About This Statistic
The statistic represents the passenger load factor (PLF) of international flights in April 2017, by region. In that month, the international passenger load factor for Europe amounted to just about 85.4 percent.
Passenger load factor
When it comes to international passenger boardings, John F. Kennedy International Airport in New York (JFK) is the busiest airport in the United States, its most in-demand transatlantic route being the passage to London Heathrow (LHR).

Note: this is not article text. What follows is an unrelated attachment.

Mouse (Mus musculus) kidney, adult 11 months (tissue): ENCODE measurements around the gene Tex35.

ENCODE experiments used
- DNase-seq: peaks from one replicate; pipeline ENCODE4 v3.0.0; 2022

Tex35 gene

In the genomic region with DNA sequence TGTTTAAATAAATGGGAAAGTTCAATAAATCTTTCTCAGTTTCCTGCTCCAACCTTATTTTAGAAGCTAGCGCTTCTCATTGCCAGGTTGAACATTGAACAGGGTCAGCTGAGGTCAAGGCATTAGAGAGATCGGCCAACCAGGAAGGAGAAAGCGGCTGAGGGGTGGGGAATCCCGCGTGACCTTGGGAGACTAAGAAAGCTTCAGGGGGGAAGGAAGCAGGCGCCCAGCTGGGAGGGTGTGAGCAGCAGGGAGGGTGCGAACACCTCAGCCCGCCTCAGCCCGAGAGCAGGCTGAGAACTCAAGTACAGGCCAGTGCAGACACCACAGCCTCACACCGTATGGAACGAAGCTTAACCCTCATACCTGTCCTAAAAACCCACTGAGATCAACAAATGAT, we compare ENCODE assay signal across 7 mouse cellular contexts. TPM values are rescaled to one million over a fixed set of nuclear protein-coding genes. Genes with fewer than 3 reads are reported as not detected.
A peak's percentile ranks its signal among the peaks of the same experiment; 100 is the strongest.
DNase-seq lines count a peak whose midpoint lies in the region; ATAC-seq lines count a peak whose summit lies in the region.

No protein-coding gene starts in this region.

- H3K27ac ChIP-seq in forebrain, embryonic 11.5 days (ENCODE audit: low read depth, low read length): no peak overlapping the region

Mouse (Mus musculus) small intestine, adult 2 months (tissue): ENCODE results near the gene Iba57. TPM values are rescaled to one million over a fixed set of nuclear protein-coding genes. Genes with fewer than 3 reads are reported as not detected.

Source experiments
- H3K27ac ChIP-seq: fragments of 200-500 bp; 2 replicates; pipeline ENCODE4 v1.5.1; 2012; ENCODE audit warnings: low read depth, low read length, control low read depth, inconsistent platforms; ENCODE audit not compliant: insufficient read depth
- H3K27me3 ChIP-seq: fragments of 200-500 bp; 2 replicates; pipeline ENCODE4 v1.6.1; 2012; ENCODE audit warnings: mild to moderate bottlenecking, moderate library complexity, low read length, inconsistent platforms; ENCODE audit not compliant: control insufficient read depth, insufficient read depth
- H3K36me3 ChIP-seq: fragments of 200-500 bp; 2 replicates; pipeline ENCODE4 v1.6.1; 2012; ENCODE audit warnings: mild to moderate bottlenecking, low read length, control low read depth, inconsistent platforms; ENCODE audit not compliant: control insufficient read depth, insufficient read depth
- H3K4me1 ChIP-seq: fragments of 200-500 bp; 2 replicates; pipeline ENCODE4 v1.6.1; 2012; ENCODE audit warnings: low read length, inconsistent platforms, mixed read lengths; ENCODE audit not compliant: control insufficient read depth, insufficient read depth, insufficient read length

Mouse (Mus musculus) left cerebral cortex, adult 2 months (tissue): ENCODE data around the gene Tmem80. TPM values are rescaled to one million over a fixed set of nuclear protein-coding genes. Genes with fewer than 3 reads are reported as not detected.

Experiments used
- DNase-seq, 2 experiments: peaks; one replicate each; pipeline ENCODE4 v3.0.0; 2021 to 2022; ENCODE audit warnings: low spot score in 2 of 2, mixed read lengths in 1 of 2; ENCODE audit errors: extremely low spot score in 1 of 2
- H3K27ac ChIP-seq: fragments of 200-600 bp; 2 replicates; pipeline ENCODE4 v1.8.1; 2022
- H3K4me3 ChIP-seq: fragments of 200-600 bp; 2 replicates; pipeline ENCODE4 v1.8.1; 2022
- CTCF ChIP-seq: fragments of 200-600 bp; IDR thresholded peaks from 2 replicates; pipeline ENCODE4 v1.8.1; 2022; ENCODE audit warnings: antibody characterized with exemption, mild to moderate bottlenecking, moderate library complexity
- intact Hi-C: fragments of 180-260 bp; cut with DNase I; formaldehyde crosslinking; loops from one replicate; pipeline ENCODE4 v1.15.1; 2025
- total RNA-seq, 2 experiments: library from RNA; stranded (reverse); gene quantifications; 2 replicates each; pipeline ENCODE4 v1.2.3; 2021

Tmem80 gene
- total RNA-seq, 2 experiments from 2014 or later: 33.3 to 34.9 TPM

Aircraft that are used on flight routes with a very high passenger demand require a high seating capacity to transport as many passengers as possible on board. The full utilization of an aircraft’s seating capacity is an effective measurement for airlines to increase revenue. To give an example, the largest Dreamliner variant seats up to 330 passengers, and the flight distance from John F. Kennedy airport to London Heathrow comes to around 3,450 miles. The passenger load factor is the quotient of the number of seat miles and passenger miles traveled. While seat miles are calculated by multiplying the number of seats on board with the number of miles travelled, passenger miles are the product of the amount of miles traveled and the number of passengers carried. A fully-seated Dreamliner traveling from JFK to LHR carries the same number of seat and passenger miles and thus has a passenger load factor of one. In other words, its seating capacity is fully utilized.